“In our patient, the starting dose was 200 mg daily, which led to a rapid decline of tryptase level, with symptomatic improvement within months at a reduced dose of 100 mg,” said Azad et al, who reported the case in Baylor University Medical Center Proceedings.
“Treatment with avapritinib shows promising results in this difficult-to-treat condition,” they wrote.
His tryptase level decreased from 79 to 23 ng/mL with the starting dose of avapritinib and stabilized to around 50 ng/mL after dose reduction. Moreover, the patient mentioned improvement in symptoms 8 years after his diagnosis.
At clinical admission, the patient complained of a 2-year history of headache, fatigue, weight loss, memory problems, inability to fall asleep, dyspnea on exertion, abdominal pain, diffuse bone and joint pain, diarrhea, intermittent red blood in stool, and pruritic rash in the torso and extremities. He had a previous surgery for malignant melanoma.
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Biochemical analyses showed a low neutrophil count. Creatinine and liver enzymes were normal and there was no evidence of anemia, thrombocytopenia, or eosinophilia. Imaging examination showed a spleen at the upper limit of normal.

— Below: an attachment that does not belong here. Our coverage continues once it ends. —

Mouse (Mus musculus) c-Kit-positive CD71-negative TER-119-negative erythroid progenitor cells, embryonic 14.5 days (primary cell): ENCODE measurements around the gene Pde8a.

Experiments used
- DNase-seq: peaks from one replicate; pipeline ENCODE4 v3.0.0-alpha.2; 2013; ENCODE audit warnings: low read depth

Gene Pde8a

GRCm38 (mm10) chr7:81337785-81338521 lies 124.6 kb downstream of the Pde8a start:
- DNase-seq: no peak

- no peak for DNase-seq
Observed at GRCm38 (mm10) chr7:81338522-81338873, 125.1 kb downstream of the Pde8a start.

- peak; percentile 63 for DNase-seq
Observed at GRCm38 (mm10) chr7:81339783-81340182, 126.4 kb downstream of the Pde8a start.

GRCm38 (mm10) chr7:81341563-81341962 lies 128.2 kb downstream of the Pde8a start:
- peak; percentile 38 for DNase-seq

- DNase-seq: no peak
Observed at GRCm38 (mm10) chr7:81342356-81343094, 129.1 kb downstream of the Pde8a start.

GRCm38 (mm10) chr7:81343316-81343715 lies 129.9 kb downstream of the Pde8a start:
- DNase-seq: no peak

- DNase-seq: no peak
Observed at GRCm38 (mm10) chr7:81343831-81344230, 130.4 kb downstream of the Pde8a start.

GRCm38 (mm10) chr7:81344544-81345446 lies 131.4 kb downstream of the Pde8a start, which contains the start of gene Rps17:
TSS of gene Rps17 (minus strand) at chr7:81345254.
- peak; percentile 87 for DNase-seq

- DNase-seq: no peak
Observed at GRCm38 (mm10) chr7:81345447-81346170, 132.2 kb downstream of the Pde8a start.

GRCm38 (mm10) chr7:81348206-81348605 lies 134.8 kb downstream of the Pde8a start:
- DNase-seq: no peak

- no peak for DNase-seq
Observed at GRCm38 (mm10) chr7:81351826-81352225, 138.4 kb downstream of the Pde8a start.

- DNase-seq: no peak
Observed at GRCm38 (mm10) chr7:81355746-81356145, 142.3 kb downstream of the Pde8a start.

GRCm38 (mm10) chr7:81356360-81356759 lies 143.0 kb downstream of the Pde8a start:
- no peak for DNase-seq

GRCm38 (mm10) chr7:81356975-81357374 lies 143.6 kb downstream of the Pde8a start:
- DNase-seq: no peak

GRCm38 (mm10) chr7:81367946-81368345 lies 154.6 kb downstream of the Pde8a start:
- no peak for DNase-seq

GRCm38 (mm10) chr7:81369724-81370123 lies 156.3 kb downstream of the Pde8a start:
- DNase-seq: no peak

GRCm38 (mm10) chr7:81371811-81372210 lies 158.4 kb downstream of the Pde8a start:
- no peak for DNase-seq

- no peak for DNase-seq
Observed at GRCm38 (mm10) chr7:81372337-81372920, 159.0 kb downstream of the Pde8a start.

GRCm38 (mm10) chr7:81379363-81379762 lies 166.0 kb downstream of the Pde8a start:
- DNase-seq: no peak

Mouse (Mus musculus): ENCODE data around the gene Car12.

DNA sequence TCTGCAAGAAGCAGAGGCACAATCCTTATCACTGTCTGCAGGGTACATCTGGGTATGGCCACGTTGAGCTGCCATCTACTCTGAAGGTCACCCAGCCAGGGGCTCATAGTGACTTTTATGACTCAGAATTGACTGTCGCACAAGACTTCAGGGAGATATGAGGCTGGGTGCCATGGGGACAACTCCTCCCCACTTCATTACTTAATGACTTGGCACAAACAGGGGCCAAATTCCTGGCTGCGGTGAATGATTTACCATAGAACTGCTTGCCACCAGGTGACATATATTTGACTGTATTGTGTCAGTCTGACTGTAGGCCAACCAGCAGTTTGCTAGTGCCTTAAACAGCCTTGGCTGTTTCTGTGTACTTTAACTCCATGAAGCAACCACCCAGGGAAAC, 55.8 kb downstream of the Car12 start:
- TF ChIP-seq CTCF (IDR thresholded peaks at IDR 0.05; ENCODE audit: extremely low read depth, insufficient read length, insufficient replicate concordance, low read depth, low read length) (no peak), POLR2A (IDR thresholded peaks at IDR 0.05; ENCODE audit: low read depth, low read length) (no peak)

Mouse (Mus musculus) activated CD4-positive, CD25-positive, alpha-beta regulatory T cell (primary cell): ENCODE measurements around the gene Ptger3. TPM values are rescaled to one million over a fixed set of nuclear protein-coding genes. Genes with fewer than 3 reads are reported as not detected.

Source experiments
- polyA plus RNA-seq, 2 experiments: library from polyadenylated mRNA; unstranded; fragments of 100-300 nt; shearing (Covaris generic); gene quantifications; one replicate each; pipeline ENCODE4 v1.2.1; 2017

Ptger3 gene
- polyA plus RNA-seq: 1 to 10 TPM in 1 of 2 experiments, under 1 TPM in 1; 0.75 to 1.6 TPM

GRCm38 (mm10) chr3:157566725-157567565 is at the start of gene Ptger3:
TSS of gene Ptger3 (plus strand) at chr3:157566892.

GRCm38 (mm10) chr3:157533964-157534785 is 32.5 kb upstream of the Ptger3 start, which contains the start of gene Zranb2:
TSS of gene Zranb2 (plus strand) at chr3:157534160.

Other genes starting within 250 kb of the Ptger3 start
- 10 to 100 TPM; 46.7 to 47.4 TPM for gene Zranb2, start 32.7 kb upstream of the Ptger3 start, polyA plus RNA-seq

Bone marrow biopsy revealed normocellular bone marrow (50%) with trilineage hematopoiesis. In addition, it showed involvement by mast cell disease of 5%-10% of the cellular marrow, with more than 20 atypical mast cell aggregates and focal spindle cell proliferation. Immunohistochemical stains of mast cells were positive for tryptase, CD117, and CD2.
The patient’s karyotype was normal and he was negative for PDGFRA and KIT mutations. He also had no evidence of acute leukemia or a neoplasm.
With the SM diagnosis, the patient initiated treatment. Before starting avapritinib, he was treated with imatinib mesylate (Gleevec®), cladribine, nilotinib, hydroxyurea, and midostaurin but the therapy failed to reduce the tryptase level to levels below 30 ng/mL.
Azad F, Zhang J, Wang E. Avapritinib for the treatment of KIT mutation–negative systemic mastocytosis. Baylor Univ Med Cent Proc. Published online September 20, 2022. doi:10.1080/08998280.2022.2123661